Looming majestically over the city, the Acropolis complex has been the heart of Athens since the 5th century BC. Although each Greek polis had an acropolis (high point of the cityâ), the buildings atop Athens’s central peak outshone their imitators and continue to awe visitors today. Visit as early in the day as possible to avoid crowds and the broiling midday sun. (s210 321 0219. Open in summer daily 8am-7pm; off-season 8am-2:30pm. Admission includes access to all of the sights below the Acropolis including Hadrian’s Arch, the Olympian Temple of Zeus, and the Agora within a 48hr. period; tickets can be purchased at any of the sights. â‚¬12, students â‚¬6.)
TEMPLE OF ATHENA NIKE. This tiny cliff-side temple was raised during the Peace of Nikias (421-415 BC), a respite from the Peloponnesian War. The temple, known as the jewel of Greek architecture,” is ringed by eight miniature Ionic columns and once housed a statue of the winged goddess of victory, Nike. One day, in a paranoid frenzy, the Athenians were seized by a fear that Nike would flee the city and take peace with her, so they clipped the statue’s wings. The remains of the 5m-thick Cyclopean wall, predating the Classical Period, lie below the temple.
PARTHENON. The Temple of Athena Parthenos (Athena the virgin), more commonly known as the Parthenon, keeps vigil over Athens and the modem world. Ancient Athenians saw their city as the capital of civilization, and the metopes (scenes in the open spaces above the columns) on the sides of the Parthenon celebrate Athens’s rise. On the far right of the south side the only side that has not been defaced the Lapiths battle the Centaurs; on the east side, the Olympian gods defeat the giants; the north depicts the victory of the Greeks over the Trojans; and the west depicts their triumph against the Amazons.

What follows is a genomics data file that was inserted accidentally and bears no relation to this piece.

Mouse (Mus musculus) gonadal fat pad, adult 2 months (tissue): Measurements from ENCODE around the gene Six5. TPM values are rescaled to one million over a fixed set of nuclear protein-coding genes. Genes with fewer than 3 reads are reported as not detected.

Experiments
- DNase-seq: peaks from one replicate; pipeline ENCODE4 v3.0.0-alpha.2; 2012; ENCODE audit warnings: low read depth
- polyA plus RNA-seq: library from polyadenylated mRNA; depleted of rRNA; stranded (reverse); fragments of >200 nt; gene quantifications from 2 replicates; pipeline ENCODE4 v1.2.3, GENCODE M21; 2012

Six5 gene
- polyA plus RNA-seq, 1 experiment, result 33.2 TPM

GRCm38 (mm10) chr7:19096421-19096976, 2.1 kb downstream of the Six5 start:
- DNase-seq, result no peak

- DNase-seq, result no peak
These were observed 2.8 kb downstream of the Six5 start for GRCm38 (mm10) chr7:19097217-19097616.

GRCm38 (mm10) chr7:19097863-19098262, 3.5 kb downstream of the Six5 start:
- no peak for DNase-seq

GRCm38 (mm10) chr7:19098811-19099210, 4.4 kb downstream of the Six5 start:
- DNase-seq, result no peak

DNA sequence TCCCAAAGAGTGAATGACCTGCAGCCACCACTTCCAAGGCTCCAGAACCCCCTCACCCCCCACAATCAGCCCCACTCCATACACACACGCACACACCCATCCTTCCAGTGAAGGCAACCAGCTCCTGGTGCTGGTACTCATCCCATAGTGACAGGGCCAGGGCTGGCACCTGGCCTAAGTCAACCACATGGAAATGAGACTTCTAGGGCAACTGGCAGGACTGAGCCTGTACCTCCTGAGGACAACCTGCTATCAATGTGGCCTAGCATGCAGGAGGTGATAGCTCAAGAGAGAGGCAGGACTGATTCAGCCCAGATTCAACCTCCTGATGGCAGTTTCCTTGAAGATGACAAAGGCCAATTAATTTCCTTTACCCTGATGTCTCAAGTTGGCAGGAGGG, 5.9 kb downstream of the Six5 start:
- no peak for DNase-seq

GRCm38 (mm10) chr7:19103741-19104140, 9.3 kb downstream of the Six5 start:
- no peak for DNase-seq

ERECHTHEION. The Erechtheion, to the left of the Parthenon, was completed in 406 BC, just before Sparta defeated Athens in the Peloponnesian War. The building takes its name from the snake-bodied Erechtheus; the eastern half is devoted to the goddess of wisdom, Athena, the western half to the god of the sea, Poseidon.
ACROPOLIS MUSEUM. The museum, which neighbors the Parthenon, houses a superb collection of sculptures, including five of the original Caryatids that supported the south side of the Erechtheion. In Room Vm, notice the space that has been left for the British return of the large part of the Parthenon frieze that was taken: The Elgin marbles. The statues seem to be replicas, but a close look at the folds of their drapery reveals delicately individualized detail. (Open in summer Su and Tu-Sa 8am-7pm, M llam-7pm; off-season Su and Tu-Sa 8am-2pm, M llam-2pm.)
ELSEWHERE ON THE ACROPOLIS. The southwest corner of the Acropolis looks down over the reconstructed Odeon of Herodes Atticus, a functional theater dating from the Roman period (AD 160). See the Athens News for a schedule of concerts and plays. (Entrance on Dionissiou Areopagitou. s210 323 2771. Purchase tickets at the door or by phone.)